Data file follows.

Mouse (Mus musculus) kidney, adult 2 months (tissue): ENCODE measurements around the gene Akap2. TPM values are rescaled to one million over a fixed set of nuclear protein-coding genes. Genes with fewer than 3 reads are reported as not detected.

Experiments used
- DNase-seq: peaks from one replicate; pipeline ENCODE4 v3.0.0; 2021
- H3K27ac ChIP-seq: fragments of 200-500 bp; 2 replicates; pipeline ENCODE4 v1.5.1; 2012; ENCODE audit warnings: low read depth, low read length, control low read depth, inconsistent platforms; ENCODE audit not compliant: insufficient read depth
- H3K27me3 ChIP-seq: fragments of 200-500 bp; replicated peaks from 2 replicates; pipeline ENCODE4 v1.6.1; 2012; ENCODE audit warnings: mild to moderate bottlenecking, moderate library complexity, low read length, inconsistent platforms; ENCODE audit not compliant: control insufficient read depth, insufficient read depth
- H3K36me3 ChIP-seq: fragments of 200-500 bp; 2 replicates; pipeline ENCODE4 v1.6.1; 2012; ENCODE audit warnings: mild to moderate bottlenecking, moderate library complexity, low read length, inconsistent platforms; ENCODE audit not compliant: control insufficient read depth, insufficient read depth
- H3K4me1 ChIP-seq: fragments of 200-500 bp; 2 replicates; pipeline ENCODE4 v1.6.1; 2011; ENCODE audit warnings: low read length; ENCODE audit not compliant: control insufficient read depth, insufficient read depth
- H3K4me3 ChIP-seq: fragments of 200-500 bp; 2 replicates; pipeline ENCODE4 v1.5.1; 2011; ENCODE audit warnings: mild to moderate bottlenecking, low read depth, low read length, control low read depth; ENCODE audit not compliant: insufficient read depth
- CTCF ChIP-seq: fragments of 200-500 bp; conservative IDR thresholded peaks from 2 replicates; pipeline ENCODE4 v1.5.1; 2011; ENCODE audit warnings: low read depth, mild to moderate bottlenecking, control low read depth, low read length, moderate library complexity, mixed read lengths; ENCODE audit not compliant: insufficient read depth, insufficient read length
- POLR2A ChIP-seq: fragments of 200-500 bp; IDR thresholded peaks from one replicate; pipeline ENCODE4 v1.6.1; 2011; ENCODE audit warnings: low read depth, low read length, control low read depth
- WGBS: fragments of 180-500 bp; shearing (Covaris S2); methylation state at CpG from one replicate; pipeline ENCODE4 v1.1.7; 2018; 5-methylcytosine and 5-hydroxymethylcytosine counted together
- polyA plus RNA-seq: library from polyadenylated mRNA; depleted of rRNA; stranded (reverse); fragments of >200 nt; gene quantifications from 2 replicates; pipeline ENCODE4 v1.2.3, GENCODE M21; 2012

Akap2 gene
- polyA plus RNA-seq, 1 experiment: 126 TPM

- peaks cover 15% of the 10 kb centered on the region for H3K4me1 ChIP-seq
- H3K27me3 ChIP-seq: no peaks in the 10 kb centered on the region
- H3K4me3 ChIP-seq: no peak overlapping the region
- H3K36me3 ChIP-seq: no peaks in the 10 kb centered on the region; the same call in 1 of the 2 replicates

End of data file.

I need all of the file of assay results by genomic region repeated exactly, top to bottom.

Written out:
Mouse (Mus musculus) kidney, adult 2 months (tissue): ENCODE measurements around the gene Akap2. TPM values are rescaled to one million over a fixed set of nuclear protein-coding genes. Genes with fewer than 3 reads are reported as not detected.

Experiments used
- DNase-seq: peaks from one replicate; pipeline ENCODE4 v3.0.0; 2021
- H3K27ac ChIP-seq: fragments of 200-500 bp; 2 replicates; pipeline ENCODE4 v1.5.1; 2012; ENCODE audit warnings: low read depth, low read length, control low read depth, inconsistent platforms; ENCODE audit not compliant: insufficient read depth
- H3K27me3 ChIP-seq: fragments of 200-500 bp; replicated peaks from 2 replicates; pipeline ENCODE4 v1.6.1; 2012; ENCODE audit warnings: mild to moderate bottlenecking, moderate library complexity, low read length, inconsistent platforms; ENCODE audit not compliant: control insufficient read depth, insufficient read depth
- H3K36me3 ChIP-seq: fragments of 200-500 bp; 2 replicates; pipeline ENCODE4 v1.6.1; 2012; ENCODE audit warnings: mild to moderate bottlenecking, moderate library complexity, low read length, inconsistent platforms; ENCODE audit not compliant: control insufficient read depth, insufficient read depth
- H3K4me1 ChIP-seq: fragments of 200-500 bp; 2 replicates; pipeline ENCODE4 v1.6.1; 2011; ENCODE audit warnings: low read length; ENCODE audit not compliant: control insufficient read depth, insufficient read depth
- H3K4me3 ChIP-seq: fragments of 200-500 bp; 2 replicates; pipeline ENCODE4 v1.5.1; 2011; ENCODE audit warnings: mild to moderate bottlenecking, low read depth, low read length, control low read depth; ENCODE audit not compliant: insufficient read depth
- CTCF ChIP-seq: fragments of 200-500 bp; conservative IDR thresholded peaks from 2 replicates; pipeline ENCODE4 v1.5.1; 2011; ENCODE audit warnings: low read depth, mild to moderate bottlenecking, control low read depth, low read length, moderate library complexity, mixed read lengths; ENCODE audit not compliant: insufficient read depth, insufficient read length
- POLR2A ChIP-seq: fragments of 200-500 bp; IDR thresholded peaks from one replicate; pipeline ENCODE4 v1.6.1; 2011; ENCODE audit warnings: low read depth, low read length, control low read depth
- WGBS: fragments of 180-500 bp; shearing (Covaris S2); methylation state at CpG from one replicate; pipeline ENCODE4 v1.1.7; 2018; 5-methylcytosine and 5-hydroxymethylcytosine counted together
- polyA plus RNA-seq: library from polyadenylated mRNA; depleted of rRNA; stranded (reverse); fragments of >200 nt; gene quantifications from 2 replicates; pipeline ENCODE4 v1.2.3, GENCODE M21; 2012

Akap2 gene
- polyA plus RNA-seq, 1 experiment: 126 TPM

- peaks cover 15% of the 10 kb centered on the region for H3K4me1 ChIP-seq
- H3K27me3 ChIP-seq: no peaks in the 10 kb centered on the region
- H3K4me3 ChIP-seq: no peak overlapping the region
- H3K36me3 ChIP-seq: no peaks in the 10 kb centered on the region; the same call in 1 of the 2 replicates